UVic signs on to nutrition program to combat freshman 15

University is first public institution in B.C. to participate in province’s Informed Dining program

The University of Victoria implemented a simple new program this year that aims to put an end to the freshman 15.

The post-secondary institution is the first public institution in B.C. to adopt the province’s Informed Dining program, which gives customers – in this case mostly students and staff – a full nutritional breakdown of all menu options before placing an order at any of the UVic-run food outlets.

“For many first-year students, depending on what their eating habits have been historically, they’re making their own choices for the first time. So they’re deciding what they’re having for breakfast, lunch and dinner, and it’s not being decided by their parents,” said Jim Dunsdon, UVic’s associate vice-president of student affairs. “So for many students, if they’re living on campus, they’ll have meals prepared for them (by food services) and it’s really important for them to know what’s in those meals in order to make healthy choices.”

The freshman 15 is a commonly used expression that refers to the weight gain many first-year students experience, as a result of increased access to unhealthier foods.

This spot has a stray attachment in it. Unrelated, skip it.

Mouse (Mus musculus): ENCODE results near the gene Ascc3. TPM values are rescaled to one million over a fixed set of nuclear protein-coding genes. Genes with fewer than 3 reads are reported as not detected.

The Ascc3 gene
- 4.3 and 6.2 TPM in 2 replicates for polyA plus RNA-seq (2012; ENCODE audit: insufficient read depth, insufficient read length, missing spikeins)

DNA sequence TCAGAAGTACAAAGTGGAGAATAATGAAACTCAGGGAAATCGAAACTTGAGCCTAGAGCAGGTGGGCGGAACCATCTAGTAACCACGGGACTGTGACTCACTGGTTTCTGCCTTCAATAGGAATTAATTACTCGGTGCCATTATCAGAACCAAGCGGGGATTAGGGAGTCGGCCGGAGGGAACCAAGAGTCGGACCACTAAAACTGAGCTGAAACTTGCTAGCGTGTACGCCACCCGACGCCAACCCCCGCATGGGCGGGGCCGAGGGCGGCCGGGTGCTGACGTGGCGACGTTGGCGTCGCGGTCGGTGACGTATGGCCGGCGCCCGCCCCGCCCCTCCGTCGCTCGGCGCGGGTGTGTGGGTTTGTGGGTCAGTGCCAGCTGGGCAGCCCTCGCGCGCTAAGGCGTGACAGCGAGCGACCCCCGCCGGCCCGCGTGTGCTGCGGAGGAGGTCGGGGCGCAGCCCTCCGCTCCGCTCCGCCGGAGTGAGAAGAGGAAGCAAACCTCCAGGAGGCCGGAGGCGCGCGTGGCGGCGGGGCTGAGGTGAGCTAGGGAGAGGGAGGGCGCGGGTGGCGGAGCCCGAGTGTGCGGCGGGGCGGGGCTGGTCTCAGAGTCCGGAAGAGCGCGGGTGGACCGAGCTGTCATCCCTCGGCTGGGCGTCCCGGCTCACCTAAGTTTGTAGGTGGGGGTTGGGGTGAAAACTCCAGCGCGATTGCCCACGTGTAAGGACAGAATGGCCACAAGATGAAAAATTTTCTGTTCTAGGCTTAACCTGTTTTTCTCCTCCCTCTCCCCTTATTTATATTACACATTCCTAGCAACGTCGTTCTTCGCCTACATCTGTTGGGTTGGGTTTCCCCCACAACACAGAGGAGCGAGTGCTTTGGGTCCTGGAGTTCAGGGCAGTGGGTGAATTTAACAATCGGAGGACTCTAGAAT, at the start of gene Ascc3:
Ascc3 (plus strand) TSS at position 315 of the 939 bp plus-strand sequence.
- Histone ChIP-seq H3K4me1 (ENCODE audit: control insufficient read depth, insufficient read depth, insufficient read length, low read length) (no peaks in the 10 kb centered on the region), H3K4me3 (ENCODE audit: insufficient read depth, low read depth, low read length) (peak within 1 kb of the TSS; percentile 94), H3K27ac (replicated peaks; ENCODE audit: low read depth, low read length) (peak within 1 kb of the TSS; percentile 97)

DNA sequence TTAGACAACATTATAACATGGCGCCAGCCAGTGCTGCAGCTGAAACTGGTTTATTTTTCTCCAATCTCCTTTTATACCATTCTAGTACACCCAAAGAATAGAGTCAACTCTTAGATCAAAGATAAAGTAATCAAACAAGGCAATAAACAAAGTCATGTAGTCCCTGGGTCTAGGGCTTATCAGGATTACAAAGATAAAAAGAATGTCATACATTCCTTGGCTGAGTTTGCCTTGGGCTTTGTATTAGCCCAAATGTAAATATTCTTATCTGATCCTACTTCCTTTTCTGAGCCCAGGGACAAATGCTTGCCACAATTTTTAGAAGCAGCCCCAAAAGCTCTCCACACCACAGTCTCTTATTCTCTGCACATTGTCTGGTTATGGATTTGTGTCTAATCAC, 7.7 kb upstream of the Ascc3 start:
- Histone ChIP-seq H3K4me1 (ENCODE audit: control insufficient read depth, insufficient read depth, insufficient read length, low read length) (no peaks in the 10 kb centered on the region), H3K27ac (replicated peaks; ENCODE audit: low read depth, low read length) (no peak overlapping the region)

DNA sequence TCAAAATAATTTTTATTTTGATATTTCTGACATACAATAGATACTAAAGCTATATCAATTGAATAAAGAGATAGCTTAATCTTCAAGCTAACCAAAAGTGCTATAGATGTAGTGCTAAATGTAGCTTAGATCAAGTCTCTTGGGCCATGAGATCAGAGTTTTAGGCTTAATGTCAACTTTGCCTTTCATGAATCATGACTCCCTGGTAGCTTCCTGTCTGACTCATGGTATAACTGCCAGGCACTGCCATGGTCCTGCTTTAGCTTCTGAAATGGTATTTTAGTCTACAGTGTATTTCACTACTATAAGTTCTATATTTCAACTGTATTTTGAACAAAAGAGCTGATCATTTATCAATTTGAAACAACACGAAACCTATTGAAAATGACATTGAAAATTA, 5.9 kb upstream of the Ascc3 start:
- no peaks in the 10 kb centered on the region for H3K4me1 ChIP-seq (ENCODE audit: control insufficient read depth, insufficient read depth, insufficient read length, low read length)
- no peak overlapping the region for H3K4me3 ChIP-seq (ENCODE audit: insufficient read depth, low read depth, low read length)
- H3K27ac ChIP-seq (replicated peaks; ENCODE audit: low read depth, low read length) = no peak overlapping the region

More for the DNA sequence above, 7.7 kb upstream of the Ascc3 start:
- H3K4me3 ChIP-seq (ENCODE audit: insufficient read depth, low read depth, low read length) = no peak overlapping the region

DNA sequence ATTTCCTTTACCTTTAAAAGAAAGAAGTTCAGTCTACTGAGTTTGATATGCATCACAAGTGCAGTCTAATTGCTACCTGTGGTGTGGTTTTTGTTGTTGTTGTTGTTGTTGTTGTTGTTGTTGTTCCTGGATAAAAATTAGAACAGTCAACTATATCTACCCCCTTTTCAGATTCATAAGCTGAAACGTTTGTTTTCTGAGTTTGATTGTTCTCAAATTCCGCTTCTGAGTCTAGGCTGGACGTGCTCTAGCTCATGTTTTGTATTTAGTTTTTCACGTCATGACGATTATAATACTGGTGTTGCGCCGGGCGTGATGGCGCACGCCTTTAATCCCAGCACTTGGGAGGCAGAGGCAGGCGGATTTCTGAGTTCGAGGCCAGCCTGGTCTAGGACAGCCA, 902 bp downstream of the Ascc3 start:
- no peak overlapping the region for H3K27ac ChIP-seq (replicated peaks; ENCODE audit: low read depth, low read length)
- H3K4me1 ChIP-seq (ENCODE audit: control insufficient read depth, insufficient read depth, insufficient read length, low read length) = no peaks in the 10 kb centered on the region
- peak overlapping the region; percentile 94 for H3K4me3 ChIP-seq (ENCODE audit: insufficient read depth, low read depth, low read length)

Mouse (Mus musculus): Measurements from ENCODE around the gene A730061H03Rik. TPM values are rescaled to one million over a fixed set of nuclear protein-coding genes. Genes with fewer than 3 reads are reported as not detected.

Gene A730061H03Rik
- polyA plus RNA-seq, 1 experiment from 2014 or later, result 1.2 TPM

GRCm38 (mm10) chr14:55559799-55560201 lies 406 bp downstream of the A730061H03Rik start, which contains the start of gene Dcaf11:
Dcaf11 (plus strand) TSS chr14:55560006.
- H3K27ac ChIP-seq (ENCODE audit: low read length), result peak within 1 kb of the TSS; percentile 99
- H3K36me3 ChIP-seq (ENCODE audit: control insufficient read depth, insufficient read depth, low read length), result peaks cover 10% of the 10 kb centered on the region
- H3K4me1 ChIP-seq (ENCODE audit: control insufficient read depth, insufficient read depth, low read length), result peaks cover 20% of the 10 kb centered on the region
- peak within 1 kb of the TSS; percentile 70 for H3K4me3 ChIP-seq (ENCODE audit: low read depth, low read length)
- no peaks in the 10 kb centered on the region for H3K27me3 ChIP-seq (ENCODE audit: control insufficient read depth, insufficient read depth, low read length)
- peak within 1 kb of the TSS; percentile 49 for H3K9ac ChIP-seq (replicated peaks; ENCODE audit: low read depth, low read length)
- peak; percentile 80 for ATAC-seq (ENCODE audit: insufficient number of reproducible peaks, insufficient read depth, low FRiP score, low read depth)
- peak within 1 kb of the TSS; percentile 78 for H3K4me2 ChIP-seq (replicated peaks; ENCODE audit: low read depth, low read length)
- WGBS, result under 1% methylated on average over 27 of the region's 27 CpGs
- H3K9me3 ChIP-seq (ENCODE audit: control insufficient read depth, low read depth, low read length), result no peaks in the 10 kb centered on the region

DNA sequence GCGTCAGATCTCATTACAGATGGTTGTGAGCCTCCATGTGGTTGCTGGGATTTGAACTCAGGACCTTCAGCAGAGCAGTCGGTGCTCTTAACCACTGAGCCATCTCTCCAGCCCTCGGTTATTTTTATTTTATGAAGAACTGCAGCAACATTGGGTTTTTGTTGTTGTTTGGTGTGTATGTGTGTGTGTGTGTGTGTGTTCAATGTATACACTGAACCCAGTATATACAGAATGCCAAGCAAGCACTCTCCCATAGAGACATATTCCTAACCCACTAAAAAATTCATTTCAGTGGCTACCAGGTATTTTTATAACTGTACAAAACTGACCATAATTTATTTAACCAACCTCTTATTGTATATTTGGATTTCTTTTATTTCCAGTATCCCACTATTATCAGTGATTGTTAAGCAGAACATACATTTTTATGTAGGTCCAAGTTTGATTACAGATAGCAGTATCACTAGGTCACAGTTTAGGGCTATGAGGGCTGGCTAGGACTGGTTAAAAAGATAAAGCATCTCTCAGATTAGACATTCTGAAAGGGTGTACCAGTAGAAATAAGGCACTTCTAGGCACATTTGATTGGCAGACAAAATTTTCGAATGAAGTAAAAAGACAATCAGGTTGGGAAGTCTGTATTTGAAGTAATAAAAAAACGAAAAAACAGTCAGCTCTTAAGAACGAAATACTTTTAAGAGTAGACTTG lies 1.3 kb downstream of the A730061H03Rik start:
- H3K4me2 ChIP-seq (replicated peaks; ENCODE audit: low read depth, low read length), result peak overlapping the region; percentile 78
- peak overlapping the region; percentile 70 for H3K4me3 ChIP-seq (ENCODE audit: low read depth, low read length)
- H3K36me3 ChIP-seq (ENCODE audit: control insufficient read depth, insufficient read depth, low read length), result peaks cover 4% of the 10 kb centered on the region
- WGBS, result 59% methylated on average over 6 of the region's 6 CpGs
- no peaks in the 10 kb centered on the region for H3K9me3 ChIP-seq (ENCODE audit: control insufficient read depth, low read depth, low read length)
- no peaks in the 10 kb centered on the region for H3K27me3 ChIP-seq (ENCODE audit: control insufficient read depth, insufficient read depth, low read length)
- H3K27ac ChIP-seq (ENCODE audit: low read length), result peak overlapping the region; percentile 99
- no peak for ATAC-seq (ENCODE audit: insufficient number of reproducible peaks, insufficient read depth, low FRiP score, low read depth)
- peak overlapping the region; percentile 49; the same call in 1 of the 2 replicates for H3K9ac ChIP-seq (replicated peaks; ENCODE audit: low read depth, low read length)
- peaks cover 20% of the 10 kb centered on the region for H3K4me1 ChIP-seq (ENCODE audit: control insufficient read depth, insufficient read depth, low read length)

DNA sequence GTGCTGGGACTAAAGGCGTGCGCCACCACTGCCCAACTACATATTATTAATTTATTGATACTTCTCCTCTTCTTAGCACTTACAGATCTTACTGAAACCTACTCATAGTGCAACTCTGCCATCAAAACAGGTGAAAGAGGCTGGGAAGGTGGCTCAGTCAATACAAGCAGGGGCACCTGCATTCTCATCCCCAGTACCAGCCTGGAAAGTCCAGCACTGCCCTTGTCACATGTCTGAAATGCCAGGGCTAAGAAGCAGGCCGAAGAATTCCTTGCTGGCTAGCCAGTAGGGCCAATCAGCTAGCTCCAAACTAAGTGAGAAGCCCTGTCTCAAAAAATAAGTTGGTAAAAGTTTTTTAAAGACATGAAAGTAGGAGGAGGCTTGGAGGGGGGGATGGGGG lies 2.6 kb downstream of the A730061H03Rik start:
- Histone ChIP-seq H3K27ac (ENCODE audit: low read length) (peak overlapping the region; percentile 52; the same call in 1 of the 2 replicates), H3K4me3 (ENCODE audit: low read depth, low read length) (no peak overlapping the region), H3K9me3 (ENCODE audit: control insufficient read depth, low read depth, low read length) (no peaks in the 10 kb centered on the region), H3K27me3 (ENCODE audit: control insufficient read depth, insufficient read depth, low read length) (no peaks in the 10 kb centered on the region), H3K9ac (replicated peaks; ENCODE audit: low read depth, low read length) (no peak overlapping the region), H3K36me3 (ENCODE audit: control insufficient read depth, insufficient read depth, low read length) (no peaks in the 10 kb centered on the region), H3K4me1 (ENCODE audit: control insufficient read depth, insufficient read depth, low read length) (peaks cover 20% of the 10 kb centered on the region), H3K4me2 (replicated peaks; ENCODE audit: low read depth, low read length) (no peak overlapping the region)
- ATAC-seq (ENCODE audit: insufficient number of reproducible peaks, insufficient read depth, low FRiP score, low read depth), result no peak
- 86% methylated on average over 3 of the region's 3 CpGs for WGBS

The nutritional guide contains all the nutritional information customers would want – from cholesterol to calcium, highlighting to big two: calories and sodium. It covers every menu item at the six University Food Service restaurants on campus.

“It was a ton of work for our registered dieticians. … For years we’ve had students asking us, ‘What’s in this food? What’s the sodium content?,’ so it’s really nice to have this information readily accessible to them,” Dunsdon said.

Health Minister Terry Lake says the Informed Dining program is part of a  prevention strategy to keep British Columbians healthy, which includes maintaining an active lifestyle and making smart food choices.

“We know proper nutrition is important to maintain their energy, to avoid illness and to help allow students to keep pace with their busy lives. Making healthy choices when eating on campus can be a real challenge,” he acknowledged.

Lake pointed to a roasted red pepper and hummus melt on the Informed Dining menu at UVic’s Village Greens, acknowledging the food sounds healthier than it is. A single serving of that dish contains 990mg of sodium, 30mg of cholesterol and 450 calories.

“Who knew hummus had so much sodium?” Lake asked.

There are currently 1,500 restaurants in B.C. participating in the Informed Dining program.

Dunsdon says the nutritional information won’t just inform customers, the university will use the information to better plan its food offerings.

“One of the next steps is now that we have all this information, we’re going to go through and reassess our food offerings we provide,” he said. “I believe students will begin to make different choices about what they’re eating, and we’ll respond to that.”


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